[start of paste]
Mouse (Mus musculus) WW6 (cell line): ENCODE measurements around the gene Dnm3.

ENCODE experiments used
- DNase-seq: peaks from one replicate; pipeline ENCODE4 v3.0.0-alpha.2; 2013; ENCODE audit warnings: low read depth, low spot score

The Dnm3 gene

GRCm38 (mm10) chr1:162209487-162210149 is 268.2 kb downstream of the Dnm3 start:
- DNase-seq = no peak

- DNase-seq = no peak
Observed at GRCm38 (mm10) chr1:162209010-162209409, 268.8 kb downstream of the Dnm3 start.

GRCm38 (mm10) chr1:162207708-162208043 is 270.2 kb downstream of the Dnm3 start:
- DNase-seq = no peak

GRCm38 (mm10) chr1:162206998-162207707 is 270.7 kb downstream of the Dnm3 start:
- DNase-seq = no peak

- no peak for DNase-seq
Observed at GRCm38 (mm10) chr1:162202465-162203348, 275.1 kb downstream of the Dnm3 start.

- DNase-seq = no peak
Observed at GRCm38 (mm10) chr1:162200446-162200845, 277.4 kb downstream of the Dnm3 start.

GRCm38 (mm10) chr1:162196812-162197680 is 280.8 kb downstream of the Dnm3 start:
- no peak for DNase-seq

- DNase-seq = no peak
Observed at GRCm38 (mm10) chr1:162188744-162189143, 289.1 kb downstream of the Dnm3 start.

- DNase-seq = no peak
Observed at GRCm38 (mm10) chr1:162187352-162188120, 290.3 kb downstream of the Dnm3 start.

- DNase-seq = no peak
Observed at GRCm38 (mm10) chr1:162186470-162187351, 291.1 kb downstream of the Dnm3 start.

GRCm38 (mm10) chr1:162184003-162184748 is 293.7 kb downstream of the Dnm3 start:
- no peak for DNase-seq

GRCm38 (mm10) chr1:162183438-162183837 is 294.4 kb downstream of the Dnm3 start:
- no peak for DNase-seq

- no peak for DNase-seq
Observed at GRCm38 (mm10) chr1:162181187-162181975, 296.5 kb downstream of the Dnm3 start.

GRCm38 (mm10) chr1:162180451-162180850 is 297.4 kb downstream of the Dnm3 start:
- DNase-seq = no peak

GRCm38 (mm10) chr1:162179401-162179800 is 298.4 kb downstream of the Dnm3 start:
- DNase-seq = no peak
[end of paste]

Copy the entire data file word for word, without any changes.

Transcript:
Mouse (Mus musculus) WW6 (cell line): ENCODE measurements around the gene Dnm3.

ENCODE experiments used
- DNase-seq: peaks from one replicate; pipeline ENCODE4 v3.0.0-alpha.2; 2013; ENCODE audit warnings: low read depth, low spot score

The Dnm3 gene

GRCm38 (mm10) chr1:162209487-162210149 is 268.2 kb downstream of the Dnm3 start:
- DNase-seq = no peak

- DNase-seq = no peak
Observed at GRCm38 (mm10) chr1:162209010-162209409, 268.8 kb downstream of the Dnm3 start.

GRCm38 (mm10) chr1:162207708-162208043 is 270.2 kb downstream of the Dnm3 start:
- DNase-seq = no peak

GRCm38 (mm10) chr1:162206998-162207707 is 270.7 kb downstream of the Dnm3 start:
- DNase-seq = no peak

- no peak for DNase-seq
Observed at GRCm38 (mm10) chr1:162202465-162203348, 275.1 kb downstream of the Dnm3 start.

- DNase-seq = no peak
Observed at GRCm38 (mm10) chr1:162200446-162200845, 277.4 kb downstream of the Dnm3 start.

GRCm38 (mm10) chr1:162196812-162197680 is 280.8 kb downstream of the Dnm3 start:
- no peak for DNase-seq

- DNase-seq = no peak
Observed at GRCm38 (mm10) chr1:162188744-162189143, 289.1 kb downstream of the Dnm3 start.

- DNase-seq = no peak
Observed at GRCm38 (mm10) chr1:162187352-162188120, 290.3 kb downstream of the Dnm3 start.

- DNase-seq = no peak
Observed at GRCm38 (mm10) chr1:162186470-162187351, 291.1 kb downstream of the Dnm3 start.

GRCm38 (mm10) chr1:162184003-162184748 is 293.7 kb downstream of the Dnm3 start:
- no peak for DNase-seq

GRCm38 (mm10) chr1:162183438-162183837 is 294.4 kb downstream of the Dnm3 start:
- no peak for DNase-seq

- no peak for DNase-seq
Observed at GRCm38 (mm10) chr1:162181187-162181975, 296.5 kb downstream of the Dnm3 start.

GRCm38 (mm10) chr1:162180451-162180850 is 297.4 kb downstream of the Dnm3 start:
- DNase-seq = no peak

GRCm38 (mm10) chr1:162179401-162179800 is 298.4 kb downstream of the Dnm3 start:
- DNase-seq = no peak